julie evans on frontier lawlessness and settler sovereignty


Julie Evans, ‘Where Lawlessness Is Law: The Settler-Colonial Frontier As a Legal Space of Violence ‘, Australian Feminist Law Journal 30 (2009), 3-22.

Part of the introduction:

In understanding international law as a key legitimating discourse of colonialism, this paper argues the need to view settler-colonial frontiers within a conceptual field that directs as much attention to the legal and historical precedents to settlement as to the period that follows it. The discussion addresses some recent concerns of Australian frontier historiography by calling on critical legal-historical scholarship that theorises the mutual constitution of law and nation as a reiterative dynamic in which seemingly universal claims persistently champion particular interests. It identifies some constraints of the literature’s nationalist preoccupations and seeks to articulate a way forward from stultifying debates about frontier violence that are inevitably drawn into divisive questions of national identity.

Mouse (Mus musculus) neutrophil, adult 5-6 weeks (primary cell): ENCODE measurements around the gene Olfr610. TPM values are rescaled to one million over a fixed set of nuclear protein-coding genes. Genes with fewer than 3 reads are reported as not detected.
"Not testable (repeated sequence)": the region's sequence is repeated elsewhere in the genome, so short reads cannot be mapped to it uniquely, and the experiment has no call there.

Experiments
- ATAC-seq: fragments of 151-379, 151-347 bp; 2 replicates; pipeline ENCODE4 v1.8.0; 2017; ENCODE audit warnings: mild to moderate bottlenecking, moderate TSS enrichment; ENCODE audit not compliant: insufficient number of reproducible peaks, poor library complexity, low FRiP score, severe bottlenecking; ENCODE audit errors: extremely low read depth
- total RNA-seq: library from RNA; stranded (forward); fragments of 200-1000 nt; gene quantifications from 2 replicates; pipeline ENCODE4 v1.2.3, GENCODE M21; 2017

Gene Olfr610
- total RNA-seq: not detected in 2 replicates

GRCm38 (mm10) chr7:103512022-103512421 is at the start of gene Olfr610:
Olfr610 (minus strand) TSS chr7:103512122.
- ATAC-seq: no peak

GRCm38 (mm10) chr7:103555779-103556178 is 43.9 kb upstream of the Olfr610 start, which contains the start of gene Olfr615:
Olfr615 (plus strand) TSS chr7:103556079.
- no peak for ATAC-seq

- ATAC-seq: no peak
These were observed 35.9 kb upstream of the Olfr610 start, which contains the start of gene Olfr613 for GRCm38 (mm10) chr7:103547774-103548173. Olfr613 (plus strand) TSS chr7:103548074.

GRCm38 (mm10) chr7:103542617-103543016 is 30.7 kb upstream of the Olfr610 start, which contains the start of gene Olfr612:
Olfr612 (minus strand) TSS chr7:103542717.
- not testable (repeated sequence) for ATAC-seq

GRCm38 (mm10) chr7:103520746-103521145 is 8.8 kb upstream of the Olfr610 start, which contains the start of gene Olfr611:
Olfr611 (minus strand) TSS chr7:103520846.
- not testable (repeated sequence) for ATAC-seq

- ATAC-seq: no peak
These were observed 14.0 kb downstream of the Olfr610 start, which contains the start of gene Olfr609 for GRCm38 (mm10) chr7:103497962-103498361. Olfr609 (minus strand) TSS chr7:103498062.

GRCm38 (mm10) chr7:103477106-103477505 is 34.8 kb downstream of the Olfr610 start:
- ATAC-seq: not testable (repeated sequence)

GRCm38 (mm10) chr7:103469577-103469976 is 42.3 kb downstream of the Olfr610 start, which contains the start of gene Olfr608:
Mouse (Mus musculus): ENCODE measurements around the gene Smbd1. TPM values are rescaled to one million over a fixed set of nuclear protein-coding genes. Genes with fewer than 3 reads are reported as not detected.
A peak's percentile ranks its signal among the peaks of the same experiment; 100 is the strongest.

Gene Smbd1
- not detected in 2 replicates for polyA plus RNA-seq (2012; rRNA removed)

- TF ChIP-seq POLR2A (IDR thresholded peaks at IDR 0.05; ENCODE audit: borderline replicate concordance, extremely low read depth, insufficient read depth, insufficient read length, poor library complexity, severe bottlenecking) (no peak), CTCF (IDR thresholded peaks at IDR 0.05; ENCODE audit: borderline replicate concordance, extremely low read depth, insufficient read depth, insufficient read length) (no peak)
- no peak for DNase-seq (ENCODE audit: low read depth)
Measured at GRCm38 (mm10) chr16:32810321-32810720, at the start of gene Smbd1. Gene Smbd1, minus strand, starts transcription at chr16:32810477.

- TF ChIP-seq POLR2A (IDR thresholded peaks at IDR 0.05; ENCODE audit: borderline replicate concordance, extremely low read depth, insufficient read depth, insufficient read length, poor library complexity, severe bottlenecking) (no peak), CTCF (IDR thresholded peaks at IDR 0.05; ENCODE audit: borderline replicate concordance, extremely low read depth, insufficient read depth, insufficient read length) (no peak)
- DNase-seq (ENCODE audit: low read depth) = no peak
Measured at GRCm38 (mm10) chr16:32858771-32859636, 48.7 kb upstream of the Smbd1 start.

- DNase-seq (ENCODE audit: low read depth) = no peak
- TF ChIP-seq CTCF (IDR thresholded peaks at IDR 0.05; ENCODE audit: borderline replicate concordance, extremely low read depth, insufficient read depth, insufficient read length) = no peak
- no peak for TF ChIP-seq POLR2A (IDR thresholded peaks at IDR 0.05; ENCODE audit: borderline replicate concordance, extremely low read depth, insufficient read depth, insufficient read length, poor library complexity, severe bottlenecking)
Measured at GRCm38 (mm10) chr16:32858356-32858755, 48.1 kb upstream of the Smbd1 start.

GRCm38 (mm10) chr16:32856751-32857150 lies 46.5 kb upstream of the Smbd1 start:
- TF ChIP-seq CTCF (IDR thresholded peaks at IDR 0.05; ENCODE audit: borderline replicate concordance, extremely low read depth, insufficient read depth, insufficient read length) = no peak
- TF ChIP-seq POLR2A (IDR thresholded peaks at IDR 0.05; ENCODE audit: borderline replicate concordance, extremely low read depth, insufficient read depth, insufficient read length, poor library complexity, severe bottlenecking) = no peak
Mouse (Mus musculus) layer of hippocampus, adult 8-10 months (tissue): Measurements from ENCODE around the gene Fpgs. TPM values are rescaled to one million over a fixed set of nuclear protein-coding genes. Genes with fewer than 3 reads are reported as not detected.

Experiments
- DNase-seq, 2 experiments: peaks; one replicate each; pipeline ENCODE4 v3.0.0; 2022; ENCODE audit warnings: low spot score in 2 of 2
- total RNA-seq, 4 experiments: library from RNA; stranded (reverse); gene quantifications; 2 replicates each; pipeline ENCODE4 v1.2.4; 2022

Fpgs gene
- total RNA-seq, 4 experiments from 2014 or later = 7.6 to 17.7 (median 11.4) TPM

In extending the scope of inquiry to Europe’s expansion to the Americas, the analysis considers both the notion and the actuality of the frontier to explain its pivotal role as a threshold space between international law and domestic law, two apparently distinct jurisdictions, which, both jointly and severally, had to secure the transfer and transformation of sovereignty as European nations sought to establish their interests abroad. This broader legal and historical framework acknowledges the fact that settler frontiers did not arise autochthonously within each colony, which is simply to say that frontiers did not originate where they were variously made. Rather, the notion of the frontier was produced as a potent residue of international law’s responsiveness to colonialism, as a necessary complement to Europe’s initial claims to sovereignty under the so-called doctrine of discovery. For in order to defend a first discoverer’s claim to sovereignty against European rivals, the sovereignty of natives – already discursively denied in international law – had also to be transferred through their physical dispossession within the (emerging) field of domestic law. This task of completion – in acquiring the territorial dimension of sovereignty – in turn produced the actuality of the frontier in the form of the lived experiences of its various inhabitants post settlement. Bringing the notion and the actuality of the settler-colonial frontier within the one analytical field therefore recognizes and makes manifest the legal, temporal, and spatial gap between a discursive claim to sovereignty and its full expression in territorial hegemony.

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